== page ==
This is an absolute game killer, for so many ways:
- If you are simply ONE STINKING DOLLAR short, you might have to sell several $100 worth of stock at a major loss.
- At times, you might be able to auction off the stock to others if they have cash (but often they won't because they paid their taxes) and if several players want the shares, so you MIGHT make more than the starting price. But more likely, you will be forced to sell to the bank at the low starting price.
- The problem is even if you hold a cash reserve you can still get screwed when several tax cards come up in quick succession, which usually does happen in the course of the game.

This penalty is just overly punishing, but through no planning of your own you might be saved if more than one player still has cash and both want to buy your stock or you get lucky and the most expensive stock you happen to own but one share of the most expensive stock (and it is enough to pay off the IRS).

I recommend changing the rule to something like allowing the players a choice on what shares to sell to raise the cash, but at a severe penalty (say 50% might not be enough, maybe 40% or even 20% of the value might work (All stock values are in increments of $5, so the 20% values are even cash amounts.))

The game ends when one player aquires $1500 in cash or 10 tax cards get revealed in the deck. It plays in about 3-4 hours, but it could be shortened by playing to 6 or 7 tax cards or a lower cash amount. Other than the caveat of what happens when you can't pay taxes, I can definitely recommend the game. A lot a very clever and unique mechanisms. A really well put together game.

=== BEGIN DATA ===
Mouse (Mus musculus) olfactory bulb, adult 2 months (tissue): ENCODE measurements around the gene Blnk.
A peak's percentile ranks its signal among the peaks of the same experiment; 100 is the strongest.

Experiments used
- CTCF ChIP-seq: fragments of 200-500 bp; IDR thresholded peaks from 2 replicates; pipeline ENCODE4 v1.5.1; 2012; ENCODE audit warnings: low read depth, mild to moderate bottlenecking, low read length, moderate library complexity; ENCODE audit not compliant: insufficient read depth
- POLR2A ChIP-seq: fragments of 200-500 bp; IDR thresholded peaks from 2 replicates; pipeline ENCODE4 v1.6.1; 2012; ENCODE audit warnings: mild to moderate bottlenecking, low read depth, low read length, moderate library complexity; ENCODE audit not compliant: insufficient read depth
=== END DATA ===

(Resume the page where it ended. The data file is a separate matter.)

PNWR is better than ACPR--though not without some problems, but I think they can be fixed. ACPR, I think has MAJOR problems and cannot recommend it.

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Stven Carlberg
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Re:User Review
Our reading of the rule was that if you owe money when a tax card comes out, you must auction ONE SHARE of stock at a time (starting with your most valuable share of stock) -- as opposed to ALL of one company's stock -- until you have raised enough money to pay the taxes. We felt this worked fine.
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Re:User Review
That's an incorrect reading of the rule, at least as far as my research has shown. Check the designer notes at Rick Heli's website, for more info, but the designer clarifies that you auction the shares singly, but you auction ALL shares in that line. It basically sucks, and I agree with Mr. Irving that it's a game killer. At least it is for me....
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Stven Carlberg
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Re:User Review
I checked the Q&A from the game author at Rick Heli's site, and you're right, he does say you're supposed to auction all of your holdings in the most valuable stock if you come up short at tax time. I'll have to try it this way to see if I dislike it as much as you do! If so, our (apparently creative) reading of the rule worked fine, and you might care to try our one-share-until-paid method as a "fix."